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    Tuesday, August 18, 2009

    The Mysterious Case Of the Missing Fingerprints

    A Singapore cancer patient arrived in the U.S. missing something very important -- his fingerprints. The man, identified only as Mr. S., was detained at airport customs for four hours until puzzled Homeland Security officials were able to verify his identity by other means, according to a letter posted online in ANNALS OF ONCOLOGY.

    The loss of fingerprints is part of a condition known as hand-foot syndrome -- formally palmar-plantar erythrodysesthesia -- that arises in patients taking capecitabine (Xeloda), according to the man's doctor, of the Singapore National Cancer Centre. The syndrome causes chronic inflammation of the palms or soles of the feet and the skin can peel, bleed and develop ulcers or blisters. "This can give rise to eradication of finger prints with time.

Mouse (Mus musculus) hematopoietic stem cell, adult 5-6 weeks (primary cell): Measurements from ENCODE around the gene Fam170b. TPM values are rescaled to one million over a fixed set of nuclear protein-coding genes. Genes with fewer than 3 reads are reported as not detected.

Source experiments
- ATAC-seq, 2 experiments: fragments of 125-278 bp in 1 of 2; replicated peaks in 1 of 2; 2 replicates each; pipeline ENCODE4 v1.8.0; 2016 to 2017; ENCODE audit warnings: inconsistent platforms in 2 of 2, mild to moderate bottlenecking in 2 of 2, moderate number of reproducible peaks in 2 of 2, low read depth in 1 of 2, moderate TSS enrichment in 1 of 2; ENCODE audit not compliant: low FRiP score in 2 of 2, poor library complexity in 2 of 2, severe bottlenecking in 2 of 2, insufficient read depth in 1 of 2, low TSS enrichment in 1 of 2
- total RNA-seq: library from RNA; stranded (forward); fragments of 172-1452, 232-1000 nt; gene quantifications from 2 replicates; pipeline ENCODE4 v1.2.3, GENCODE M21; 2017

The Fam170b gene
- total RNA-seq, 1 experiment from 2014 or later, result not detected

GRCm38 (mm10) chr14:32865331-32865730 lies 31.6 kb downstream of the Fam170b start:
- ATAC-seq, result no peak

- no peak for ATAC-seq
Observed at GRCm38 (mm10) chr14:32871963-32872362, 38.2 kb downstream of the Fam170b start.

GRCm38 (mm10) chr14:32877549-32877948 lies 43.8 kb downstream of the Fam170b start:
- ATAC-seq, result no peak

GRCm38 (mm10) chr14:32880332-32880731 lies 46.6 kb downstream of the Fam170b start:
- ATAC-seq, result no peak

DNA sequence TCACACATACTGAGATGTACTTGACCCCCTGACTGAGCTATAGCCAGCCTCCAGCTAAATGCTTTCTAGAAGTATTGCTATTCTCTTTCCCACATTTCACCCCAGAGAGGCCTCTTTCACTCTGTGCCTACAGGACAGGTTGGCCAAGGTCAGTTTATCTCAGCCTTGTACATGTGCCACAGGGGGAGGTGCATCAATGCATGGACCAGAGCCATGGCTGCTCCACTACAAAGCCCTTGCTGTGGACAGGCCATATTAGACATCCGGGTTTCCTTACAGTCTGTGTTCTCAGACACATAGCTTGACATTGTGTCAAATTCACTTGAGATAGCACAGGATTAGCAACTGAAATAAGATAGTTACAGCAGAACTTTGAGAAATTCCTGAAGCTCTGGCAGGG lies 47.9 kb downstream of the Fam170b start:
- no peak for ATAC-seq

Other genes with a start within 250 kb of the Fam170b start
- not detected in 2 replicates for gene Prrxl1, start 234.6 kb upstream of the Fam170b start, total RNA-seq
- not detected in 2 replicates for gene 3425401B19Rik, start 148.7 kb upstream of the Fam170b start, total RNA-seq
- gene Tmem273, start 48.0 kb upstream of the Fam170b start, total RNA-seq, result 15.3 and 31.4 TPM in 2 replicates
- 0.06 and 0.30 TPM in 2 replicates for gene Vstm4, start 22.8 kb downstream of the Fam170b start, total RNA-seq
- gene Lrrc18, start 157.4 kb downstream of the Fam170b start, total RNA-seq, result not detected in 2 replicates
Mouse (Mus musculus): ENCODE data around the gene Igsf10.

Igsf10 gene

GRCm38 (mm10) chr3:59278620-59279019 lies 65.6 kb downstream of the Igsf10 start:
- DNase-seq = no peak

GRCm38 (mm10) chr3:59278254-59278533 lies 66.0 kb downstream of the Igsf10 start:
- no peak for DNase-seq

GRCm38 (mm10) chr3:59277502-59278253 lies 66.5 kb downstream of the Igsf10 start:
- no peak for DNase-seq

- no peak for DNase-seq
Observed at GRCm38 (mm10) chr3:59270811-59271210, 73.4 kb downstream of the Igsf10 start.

The syndrome appears to be relatively common among capecitabine patients. One study, published in the JOURNAL OF CLINICAL PHARMACOLOGY in 2004, found that 65% of patients in clinical trials of the drug developed hand-foot syndrome, although only about5% had a grade 3 condition. Of those who develop the syndrome, only a few will lose their fingerprints, Dr. Tan told the Associated Press. Mr. S., who can't be identified for reasons of patient confidentiality, is a 62-year-old who was diagnosed with metastatic nasopharyngeal carcinoma and treated with a combination of cisplatin and 5-fluorouracil. After a near-complete response, he was started in July 2005 on maintenance capecitabine at 1,750 milligrams twice daily, two weeks on, one week off. Subsequently, his other doctors noticed that he had grade 2 hand-foot syndrome, "but as this did not affect his daily activities and function, he was kept on the same maintenance dose," they said. Then, last December, Mr. S. decided to visit relatives in the U.S.

    When he reached U.S. immigration he was asked to provide images of the prints on his two index fingers and could not, triggering the "inconvenience."

    Primary source: Annals of Oncology
    Source reference:
    Wong M, et al "Travel warning with capecitabine" ANN ONCOL 2009; DOI: 10.1093/annonc/mdp278.

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